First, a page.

Swollen Neck Lymph Nodes:
The neck contains a large number of lymph nodes, known as the cervical lymph nodes and many are superficial and easily palpable (can be felt by touch). A swollen neck lymph node is not uncommon and frequently occurs in children, even when there is no disease or obvious cause present. With age, the incidence of enlarged neck lymph nodes declines except when it is due to some pathology.
The most common cause for swollen neck (cervical) lymph nodes is an infection. While most incidents of cervical lymph node enlargement is self-limiting and resolves quickly, some may persist for a longer time and may need more active management. Amongst this group, the supraclavicular lymph nodes are of special significance. Their enlargement may be an ominous sign since it is most often associated with malignancy and careful assessment and investigation is indicated.
Anatomy of Cervical or Neck Lymph Nodes
Swollen lymph nodes of the neck may be localized, where only groups of lymph nodes in the neck are enlarged. In some cases, it may be generalized where lymph nodes in other parts of the body are also involved.
There are mainly six different groups of lymph nodes situated in the neck and according to their location they are classified as :
- Anterior cervical lymph nodes which lie in the front of the neck and are of two types, superficial and deep. They drain the internal structures of the throat as well as the tonsils and thyroid gland.
- Posterior cervical lymph nodes which are located in a line at the back of the neck, extending from the mastoid part of the temporal bone (from about the middle of the head) to the clavicle (collar bone). They normally become enlarged in the event of an upper respiratory tract infection.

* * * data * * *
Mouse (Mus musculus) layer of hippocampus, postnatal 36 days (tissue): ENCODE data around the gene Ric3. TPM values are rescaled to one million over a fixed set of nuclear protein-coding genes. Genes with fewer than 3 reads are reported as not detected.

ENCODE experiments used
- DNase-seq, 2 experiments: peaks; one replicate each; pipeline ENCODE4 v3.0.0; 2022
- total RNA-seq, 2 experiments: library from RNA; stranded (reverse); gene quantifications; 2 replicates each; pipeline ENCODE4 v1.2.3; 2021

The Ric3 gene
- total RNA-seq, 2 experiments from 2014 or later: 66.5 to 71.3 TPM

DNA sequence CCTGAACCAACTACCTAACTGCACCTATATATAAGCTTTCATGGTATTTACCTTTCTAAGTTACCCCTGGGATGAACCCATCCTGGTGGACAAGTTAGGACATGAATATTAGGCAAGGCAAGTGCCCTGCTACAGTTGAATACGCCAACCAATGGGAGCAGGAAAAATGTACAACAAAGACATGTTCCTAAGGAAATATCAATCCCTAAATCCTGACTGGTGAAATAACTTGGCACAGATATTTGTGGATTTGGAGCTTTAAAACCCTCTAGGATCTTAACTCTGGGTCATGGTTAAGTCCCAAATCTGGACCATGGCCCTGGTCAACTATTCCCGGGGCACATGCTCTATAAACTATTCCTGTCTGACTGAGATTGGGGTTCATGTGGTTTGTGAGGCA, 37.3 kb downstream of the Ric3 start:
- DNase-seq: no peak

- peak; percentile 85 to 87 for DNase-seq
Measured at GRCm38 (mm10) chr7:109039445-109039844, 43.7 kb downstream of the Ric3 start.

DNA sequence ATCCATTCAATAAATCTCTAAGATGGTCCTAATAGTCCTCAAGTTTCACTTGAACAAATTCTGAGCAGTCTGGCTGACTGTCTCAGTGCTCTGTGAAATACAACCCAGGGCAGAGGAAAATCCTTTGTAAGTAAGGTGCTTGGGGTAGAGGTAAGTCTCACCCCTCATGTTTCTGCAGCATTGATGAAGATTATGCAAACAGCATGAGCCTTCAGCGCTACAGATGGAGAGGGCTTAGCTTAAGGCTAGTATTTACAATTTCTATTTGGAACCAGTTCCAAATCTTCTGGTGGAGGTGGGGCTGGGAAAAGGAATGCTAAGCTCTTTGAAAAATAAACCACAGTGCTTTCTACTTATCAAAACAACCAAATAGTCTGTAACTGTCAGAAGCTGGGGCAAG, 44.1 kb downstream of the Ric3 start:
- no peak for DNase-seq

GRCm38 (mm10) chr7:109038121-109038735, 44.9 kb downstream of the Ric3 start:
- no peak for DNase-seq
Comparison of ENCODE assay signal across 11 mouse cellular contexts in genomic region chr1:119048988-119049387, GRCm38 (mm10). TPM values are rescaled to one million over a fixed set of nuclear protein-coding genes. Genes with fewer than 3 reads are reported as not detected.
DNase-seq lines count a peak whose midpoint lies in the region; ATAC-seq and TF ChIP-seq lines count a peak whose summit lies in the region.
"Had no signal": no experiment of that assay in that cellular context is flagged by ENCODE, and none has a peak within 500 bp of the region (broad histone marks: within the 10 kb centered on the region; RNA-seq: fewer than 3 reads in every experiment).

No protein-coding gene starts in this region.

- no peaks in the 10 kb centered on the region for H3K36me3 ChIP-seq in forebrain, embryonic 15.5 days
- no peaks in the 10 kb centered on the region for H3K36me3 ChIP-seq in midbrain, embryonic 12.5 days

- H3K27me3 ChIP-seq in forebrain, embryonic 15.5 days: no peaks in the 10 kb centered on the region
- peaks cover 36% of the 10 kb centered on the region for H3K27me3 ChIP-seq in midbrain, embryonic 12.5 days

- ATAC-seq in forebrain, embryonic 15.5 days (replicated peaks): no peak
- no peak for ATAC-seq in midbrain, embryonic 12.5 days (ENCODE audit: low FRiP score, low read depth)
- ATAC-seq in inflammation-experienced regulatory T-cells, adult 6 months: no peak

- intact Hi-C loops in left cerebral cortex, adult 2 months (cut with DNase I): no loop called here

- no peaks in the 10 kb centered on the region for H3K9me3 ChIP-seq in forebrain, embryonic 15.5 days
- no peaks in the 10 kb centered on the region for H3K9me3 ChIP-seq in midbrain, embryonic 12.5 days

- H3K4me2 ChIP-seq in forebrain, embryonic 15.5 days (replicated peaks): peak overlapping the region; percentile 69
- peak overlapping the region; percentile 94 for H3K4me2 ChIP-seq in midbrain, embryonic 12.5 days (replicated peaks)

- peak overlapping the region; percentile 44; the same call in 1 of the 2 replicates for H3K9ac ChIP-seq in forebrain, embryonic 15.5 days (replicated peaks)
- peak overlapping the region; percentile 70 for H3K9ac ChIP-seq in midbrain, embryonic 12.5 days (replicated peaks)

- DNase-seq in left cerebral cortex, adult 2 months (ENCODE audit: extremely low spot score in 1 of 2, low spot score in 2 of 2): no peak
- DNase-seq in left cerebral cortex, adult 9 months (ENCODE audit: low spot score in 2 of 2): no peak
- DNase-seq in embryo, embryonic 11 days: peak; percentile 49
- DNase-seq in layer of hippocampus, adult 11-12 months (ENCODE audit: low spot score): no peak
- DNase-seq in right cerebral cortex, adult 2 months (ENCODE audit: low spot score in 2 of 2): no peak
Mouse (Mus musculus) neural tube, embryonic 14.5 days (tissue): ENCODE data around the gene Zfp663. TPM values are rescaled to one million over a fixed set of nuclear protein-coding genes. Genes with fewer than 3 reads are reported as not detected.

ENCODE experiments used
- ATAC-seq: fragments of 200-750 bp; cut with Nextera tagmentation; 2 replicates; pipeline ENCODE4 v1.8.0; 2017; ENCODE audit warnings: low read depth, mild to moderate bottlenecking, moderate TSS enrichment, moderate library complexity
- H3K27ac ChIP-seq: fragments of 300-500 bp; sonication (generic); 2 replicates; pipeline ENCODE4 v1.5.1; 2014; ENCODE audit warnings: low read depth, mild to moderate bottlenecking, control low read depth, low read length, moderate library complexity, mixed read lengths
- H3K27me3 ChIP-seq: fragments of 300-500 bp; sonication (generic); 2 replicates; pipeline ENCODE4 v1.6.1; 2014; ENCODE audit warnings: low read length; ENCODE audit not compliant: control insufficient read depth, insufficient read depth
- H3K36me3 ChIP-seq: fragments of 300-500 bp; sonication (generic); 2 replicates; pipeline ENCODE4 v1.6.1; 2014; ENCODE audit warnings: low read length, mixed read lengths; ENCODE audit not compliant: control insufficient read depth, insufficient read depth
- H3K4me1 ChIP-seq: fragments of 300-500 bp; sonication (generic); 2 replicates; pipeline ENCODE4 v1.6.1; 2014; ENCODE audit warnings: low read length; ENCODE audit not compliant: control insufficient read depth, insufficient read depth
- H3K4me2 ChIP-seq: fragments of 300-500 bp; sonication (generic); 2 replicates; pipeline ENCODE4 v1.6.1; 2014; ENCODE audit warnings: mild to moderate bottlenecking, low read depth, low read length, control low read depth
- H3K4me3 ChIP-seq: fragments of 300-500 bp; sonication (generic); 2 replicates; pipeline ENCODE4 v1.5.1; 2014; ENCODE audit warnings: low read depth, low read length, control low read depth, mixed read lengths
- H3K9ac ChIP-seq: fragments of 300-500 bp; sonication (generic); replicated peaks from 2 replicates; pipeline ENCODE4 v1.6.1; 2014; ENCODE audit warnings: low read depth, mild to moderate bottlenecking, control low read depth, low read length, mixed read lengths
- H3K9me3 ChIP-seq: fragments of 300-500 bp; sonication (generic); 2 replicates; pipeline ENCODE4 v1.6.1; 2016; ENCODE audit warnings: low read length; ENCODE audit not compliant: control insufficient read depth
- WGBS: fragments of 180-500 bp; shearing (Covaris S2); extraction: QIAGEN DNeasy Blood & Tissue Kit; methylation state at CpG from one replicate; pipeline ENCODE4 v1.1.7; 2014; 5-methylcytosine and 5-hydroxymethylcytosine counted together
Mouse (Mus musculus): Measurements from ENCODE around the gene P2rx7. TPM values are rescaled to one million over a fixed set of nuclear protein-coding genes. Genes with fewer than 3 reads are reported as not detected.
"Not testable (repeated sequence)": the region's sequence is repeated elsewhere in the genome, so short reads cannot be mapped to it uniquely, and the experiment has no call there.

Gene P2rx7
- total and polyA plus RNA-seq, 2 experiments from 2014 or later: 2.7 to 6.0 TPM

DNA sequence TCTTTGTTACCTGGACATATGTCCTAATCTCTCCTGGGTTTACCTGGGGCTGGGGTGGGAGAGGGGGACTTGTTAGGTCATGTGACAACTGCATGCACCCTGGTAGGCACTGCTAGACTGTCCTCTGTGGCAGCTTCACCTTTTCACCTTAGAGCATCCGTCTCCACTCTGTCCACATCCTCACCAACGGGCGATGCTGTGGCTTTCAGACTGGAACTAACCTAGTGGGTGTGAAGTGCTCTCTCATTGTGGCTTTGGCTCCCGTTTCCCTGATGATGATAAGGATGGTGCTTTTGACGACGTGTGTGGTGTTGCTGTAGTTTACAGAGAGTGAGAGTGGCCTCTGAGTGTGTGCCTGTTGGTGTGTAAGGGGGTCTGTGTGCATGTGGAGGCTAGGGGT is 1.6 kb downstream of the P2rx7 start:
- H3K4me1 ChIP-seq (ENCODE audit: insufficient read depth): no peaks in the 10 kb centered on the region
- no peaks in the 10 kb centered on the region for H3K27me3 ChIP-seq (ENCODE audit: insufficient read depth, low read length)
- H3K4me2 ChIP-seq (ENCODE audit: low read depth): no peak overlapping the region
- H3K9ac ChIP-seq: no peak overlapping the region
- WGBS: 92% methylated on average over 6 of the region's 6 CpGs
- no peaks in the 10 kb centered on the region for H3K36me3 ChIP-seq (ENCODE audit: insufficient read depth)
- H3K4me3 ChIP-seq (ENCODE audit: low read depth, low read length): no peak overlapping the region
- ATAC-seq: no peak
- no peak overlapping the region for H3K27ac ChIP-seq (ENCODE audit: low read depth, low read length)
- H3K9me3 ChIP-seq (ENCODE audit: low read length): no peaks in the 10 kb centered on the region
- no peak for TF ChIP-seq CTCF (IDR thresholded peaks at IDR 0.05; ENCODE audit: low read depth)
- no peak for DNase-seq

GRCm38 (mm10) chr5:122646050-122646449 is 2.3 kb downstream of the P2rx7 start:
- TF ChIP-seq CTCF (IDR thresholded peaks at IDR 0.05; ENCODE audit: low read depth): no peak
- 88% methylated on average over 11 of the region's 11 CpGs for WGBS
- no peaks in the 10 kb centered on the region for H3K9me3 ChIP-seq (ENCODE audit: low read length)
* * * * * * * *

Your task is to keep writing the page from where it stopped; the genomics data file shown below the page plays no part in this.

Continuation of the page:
- Tonsillar lymph nodes which are situated just beneath the mandible (jaw bone). They drain the tonsils and posterior part (back) of pharynx.
- Sub-mandibular lymph nodes which lie along the bottom of the mandible (jaw bone) and drain the floor of the mouth tongue, lips, and conjunctiva. They are normally enlarged due to infections of the head, neck, sinuses, ears, eyes and pharynx.
- Sub-mental lymph nodes which are located just below the chin and help to drain the teeth, lower lip, floor of the mouth, tongue and cheek. They commonly enlarge due to mononucleosis, toxoplasmosis, and dental infections such as periodontitis.
- Supraclavicular lymph nodes which are situated in the hollow just above the clavicle (collar bone).
- The right supraclavicular lymph nodes drain the lungs, mediastinum and esophagus. It is commonly enlarged due to lung cancer, gastrointestinal cancer or Hodgkin’s lymphoma.
- The left supraclavicular lymph node drains the thorax (chest) and abdomen. It may be enlarged due to thoracic or retroperitoneal cancer, breast cancer, lymphoma, or an infection. The left supraclavicular lymph node or Virchow’s node enlargement may be the first sign of stomach cancer, even before the presentation of any other symptoms.
Causes of Neck Lymph Node Swelling
The common causes of lymph node swelling of the neck include :
Infections are the most common cause of swollen neck lymph nodes whether it is a viral, bacterial or parasitic infection is an infection. Some of these infections include :
- Strep throat.
- Peritonsillar abscess.
- Rubella (German measles).
- Dental infections.
- Ear infections.
- Skin infections and infected wounds of the head and neck particularly.
- Infectious mononucleosis.
- Cat scratch disease.
- Sexually transmitted disease (STD) such as syphilis can also produce lymph node swelling of the neck.
The characteristics of the swollen lymph node often helps to determine the cause of the swelling.
Usually, lymph node swelling due to an infection are soft, painful, and mobile, with signs of inflammation on the overlying skin. Cancerous lymph nodes are hard, fixed (not mobile) and usually not painful. Lymph nodes that seem connected to each other are called “matted” lymph nodes and may be associated with tuberculosis, sarcoidosis or malignancy.
Lymph nodes are sometimes described as “shotty” when they may be small, non-tender and have a rubbery consistency. This type of lymph node may be seen following an infection which has already resolved and does not have the typical characteristics of either an infected or a malignant lymph node.
Constitutional symptoms such as fever, night sweats, weight loss and fatigue may also give an indication as to the cause of lymph node swelling. If necessary, your doctor may consider a biopsy for further investigation in order to make a conclusive diagnosis.
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